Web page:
News | July 18, 2013

Atherosclerosis in Abdominal Aorta May Signal Future Heart Attack, Stroke

July 18, 2013 — In a study of more than 2,000 adults, researchers found that two MRI (magnetic resonance imaging) measurements of the abdominal aorta — the amount of plaque in the vessel and the thickness of its wall — are associated with future cardiovascular events, such as a heart attack or stroke. Results of the study are published online in the journal Radiology

“This is an important study, because it demonstrates that atherosclerosis in an artery outside the heart is an independent predictor of adverse cardiovascular events,” said the study’s lead author, Christopher D. Maroules, M.D., a radiology resident at the University of Texas Southwestern Medical Center in Dallas and the study’s lead author. “MRI is a promising tool for quantifying atherosclerosis through plaque and arterial wall thickness measurements.”

Atherosclerosis is a condition in which fat, cholesterol and other substances collect within the arteries, forming plaque. As plaque accumulates, the artery narrows, limiting blood flow. The condition can occur in any artery, including the cerebral (brain) and coronary (heart) arteries and the aorta, which carries oxygenated blood from the heart through the abdomen to the rest of body. The aorta is the largest artery body.

In the study, researchers analyzed abdominal MR images of 2,122 participants (mean age 44) in the Dallas Heart Study, a multi-ethnic population-based study of healthy adults from Dallas County in Texas. Two measurements were obtained from the MR images: mean abdominal aortic wall thickness, or the thickness of the vessel wall, and the amount of plaque buildup, referred to as the aortic plaque burden.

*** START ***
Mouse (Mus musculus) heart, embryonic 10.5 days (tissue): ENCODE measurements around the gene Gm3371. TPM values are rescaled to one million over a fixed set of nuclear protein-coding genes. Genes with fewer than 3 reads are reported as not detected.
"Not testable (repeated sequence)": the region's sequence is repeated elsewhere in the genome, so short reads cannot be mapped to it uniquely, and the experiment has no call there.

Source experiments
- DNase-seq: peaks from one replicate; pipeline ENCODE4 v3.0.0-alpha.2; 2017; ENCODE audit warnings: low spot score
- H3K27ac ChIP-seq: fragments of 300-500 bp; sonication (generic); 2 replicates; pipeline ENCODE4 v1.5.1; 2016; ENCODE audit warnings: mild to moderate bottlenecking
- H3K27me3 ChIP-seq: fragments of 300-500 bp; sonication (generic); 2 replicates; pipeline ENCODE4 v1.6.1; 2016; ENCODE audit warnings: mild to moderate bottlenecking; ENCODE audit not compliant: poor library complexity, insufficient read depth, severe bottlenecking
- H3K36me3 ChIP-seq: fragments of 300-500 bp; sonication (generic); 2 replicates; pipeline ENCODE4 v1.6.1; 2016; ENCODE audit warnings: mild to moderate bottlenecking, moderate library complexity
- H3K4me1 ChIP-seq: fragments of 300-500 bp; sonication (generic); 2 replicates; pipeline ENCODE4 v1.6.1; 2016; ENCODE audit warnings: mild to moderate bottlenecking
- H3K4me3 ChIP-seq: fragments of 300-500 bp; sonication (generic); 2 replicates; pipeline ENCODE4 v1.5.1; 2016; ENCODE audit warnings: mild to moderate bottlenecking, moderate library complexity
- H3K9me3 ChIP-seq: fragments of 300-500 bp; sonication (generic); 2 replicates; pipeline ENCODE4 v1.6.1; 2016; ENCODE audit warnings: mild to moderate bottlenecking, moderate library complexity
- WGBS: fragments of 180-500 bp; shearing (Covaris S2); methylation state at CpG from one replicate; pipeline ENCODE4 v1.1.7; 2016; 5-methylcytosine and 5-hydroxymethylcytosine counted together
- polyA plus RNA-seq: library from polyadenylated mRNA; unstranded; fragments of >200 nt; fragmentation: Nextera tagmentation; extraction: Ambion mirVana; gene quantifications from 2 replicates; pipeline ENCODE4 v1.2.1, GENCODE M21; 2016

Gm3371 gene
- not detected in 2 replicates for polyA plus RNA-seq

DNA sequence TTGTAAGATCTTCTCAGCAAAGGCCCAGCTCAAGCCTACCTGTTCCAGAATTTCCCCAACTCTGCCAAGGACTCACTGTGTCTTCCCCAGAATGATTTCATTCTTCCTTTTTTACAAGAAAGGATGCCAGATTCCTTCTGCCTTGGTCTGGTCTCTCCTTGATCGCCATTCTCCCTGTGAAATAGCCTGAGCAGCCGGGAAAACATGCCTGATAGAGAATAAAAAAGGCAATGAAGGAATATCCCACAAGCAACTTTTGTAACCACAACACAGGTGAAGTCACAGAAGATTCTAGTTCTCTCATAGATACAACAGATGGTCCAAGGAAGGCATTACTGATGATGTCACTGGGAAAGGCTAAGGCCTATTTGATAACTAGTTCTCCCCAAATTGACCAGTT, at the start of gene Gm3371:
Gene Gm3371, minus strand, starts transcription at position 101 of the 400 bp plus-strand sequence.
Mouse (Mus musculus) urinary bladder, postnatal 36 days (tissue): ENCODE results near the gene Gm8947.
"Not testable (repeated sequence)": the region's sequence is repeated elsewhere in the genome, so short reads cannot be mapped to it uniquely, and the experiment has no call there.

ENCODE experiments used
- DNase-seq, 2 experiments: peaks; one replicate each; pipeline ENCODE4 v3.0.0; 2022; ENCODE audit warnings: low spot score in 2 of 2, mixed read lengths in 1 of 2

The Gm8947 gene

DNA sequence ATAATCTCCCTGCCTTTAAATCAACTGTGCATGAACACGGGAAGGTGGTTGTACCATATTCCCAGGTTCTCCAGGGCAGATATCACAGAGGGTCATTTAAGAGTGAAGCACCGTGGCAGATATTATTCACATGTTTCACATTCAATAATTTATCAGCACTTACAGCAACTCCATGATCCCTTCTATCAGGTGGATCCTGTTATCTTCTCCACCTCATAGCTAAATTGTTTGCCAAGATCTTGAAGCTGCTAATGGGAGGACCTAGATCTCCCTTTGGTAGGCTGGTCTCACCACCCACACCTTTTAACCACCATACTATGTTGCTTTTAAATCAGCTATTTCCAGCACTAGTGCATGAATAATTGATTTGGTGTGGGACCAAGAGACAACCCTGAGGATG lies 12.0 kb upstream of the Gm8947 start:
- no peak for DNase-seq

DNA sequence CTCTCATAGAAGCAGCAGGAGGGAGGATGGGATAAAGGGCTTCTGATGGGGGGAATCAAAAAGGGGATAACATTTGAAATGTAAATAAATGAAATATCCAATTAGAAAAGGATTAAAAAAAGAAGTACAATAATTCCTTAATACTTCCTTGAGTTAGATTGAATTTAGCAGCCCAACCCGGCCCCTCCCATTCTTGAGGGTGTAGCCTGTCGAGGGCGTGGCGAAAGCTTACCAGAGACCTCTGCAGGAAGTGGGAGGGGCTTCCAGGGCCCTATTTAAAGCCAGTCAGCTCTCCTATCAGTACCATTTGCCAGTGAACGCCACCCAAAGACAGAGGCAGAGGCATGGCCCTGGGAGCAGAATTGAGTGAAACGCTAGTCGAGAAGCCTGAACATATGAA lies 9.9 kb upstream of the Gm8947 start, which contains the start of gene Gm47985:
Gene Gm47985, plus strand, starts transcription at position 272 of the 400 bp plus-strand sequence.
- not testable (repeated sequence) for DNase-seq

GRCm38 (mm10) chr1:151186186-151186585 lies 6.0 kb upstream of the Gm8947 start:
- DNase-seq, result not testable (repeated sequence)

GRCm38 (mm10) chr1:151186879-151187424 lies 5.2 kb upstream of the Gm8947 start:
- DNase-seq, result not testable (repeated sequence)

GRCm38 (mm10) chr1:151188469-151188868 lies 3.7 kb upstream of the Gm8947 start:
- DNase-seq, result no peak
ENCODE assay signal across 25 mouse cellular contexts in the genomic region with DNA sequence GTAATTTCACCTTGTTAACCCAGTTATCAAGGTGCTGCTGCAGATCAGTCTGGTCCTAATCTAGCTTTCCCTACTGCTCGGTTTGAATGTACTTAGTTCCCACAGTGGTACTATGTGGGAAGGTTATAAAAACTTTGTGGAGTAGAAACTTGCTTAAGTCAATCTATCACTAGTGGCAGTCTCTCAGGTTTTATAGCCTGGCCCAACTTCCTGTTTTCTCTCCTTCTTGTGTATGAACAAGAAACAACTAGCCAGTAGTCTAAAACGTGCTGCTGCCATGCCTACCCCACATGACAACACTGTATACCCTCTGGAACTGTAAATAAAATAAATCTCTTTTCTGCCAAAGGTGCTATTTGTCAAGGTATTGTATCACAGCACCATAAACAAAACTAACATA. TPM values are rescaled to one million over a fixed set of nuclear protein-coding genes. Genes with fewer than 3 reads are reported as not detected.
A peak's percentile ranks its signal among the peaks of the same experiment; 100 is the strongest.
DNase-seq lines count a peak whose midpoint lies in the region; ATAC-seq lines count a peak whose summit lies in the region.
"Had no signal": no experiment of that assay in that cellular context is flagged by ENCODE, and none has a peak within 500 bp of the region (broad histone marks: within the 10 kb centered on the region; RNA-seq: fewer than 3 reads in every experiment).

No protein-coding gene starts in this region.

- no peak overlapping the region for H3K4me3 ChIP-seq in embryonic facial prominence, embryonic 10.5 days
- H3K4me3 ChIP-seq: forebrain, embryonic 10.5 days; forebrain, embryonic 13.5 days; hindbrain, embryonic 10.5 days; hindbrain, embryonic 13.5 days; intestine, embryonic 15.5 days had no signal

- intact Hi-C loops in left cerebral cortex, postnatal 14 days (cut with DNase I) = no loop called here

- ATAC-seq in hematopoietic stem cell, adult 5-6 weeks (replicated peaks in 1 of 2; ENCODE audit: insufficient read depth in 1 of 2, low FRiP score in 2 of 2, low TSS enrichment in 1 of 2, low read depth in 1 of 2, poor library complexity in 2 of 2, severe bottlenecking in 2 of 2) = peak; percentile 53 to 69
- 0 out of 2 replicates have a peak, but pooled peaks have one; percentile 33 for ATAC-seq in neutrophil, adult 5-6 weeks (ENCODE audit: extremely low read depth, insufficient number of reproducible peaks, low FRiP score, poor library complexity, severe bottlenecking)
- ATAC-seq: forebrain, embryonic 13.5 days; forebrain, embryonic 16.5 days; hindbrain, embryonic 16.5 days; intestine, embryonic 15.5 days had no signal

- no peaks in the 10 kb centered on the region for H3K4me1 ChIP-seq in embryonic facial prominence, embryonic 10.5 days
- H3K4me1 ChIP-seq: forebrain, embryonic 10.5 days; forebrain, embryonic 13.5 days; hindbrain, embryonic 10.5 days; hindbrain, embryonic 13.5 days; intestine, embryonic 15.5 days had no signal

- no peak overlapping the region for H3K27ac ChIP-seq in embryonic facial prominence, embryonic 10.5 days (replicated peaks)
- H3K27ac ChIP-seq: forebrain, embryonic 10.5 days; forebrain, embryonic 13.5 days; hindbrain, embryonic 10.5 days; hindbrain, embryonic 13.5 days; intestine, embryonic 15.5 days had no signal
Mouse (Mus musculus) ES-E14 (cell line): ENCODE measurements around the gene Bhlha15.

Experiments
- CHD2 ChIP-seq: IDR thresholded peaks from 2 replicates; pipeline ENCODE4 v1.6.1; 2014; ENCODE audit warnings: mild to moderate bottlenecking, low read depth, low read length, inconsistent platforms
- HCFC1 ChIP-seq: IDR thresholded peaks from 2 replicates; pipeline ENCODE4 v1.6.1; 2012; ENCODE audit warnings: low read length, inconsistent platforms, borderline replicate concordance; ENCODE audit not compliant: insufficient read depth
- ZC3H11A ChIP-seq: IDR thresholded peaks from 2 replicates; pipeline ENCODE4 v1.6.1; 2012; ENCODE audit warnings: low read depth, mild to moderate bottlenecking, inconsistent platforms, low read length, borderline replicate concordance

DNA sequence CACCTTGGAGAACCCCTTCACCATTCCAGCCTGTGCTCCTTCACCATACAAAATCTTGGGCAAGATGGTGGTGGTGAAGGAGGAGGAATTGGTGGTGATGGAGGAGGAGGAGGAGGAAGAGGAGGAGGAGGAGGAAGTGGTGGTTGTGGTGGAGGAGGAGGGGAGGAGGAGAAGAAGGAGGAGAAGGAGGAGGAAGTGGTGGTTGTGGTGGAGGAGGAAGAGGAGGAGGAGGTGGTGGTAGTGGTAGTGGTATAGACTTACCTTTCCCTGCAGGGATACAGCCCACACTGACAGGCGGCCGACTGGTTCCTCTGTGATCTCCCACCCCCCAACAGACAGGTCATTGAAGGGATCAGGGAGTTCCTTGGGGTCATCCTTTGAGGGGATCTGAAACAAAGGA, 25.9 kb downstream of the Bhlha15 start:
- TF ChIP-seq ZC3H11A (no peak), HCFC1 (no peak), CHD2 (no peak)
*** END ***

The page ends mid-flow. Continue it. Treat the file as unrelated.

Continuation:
Following imaging, study participants were monitored for a period of 7.8 years. During that time, 143 participants experienced an adverse cardiovascular event in which arterial blood flow was obstructed, resulting in death or medical intervention. Researchers categorized the events as related to the heart (cardiac events) or to other arteries (called extra-cardiac vascular events) such as those in the brain or abdomen.

Of the 143 cardiovascular events, 34 were fatal. Seventy-three were non-fatal cardiac events, including heart attack or coronary revascularization, and 46 were non-fatal extra-cardiac vascular events, such as stroke or carotid revascularization.

Using the MRI measurements, the researchers found that increased abdominal aortic wall thickness correlated with a greater risk for all types of cardiovascular events. An increase in both wall thickness and aortic plaque burden was associated with an increased risk for non-fatal extra-cardiac vascular events. “These MRI measurements may add additional prognostic value to traditional cardiac risk stratification models,” Maroules said.

MR imaging of the abdominal aorta is less technically challenging than other vascular imaging exams because of the large size of the vessel and its lack of proximity to a moving organ, such as the heart or the lungs. In addition, images of the abdominal aorta are often captured when patients undergo other exams, such as MRI of the spine or abdomen.

“The abdominal aorta is incidentally imaged on a regular basis,” Maroules said. “Radiologists can infer prognostic information from routine MRI exams that may benefit patients by identifying subclinical disease.”

According to Maroules, further MRI research will contribute to a better understanding of the progression of atherosclerosis, which scientists believe begins with a remodeling or thickening of the vessel wall prior to the buildup of plaque.

For more information: www.radiology.rsna.org

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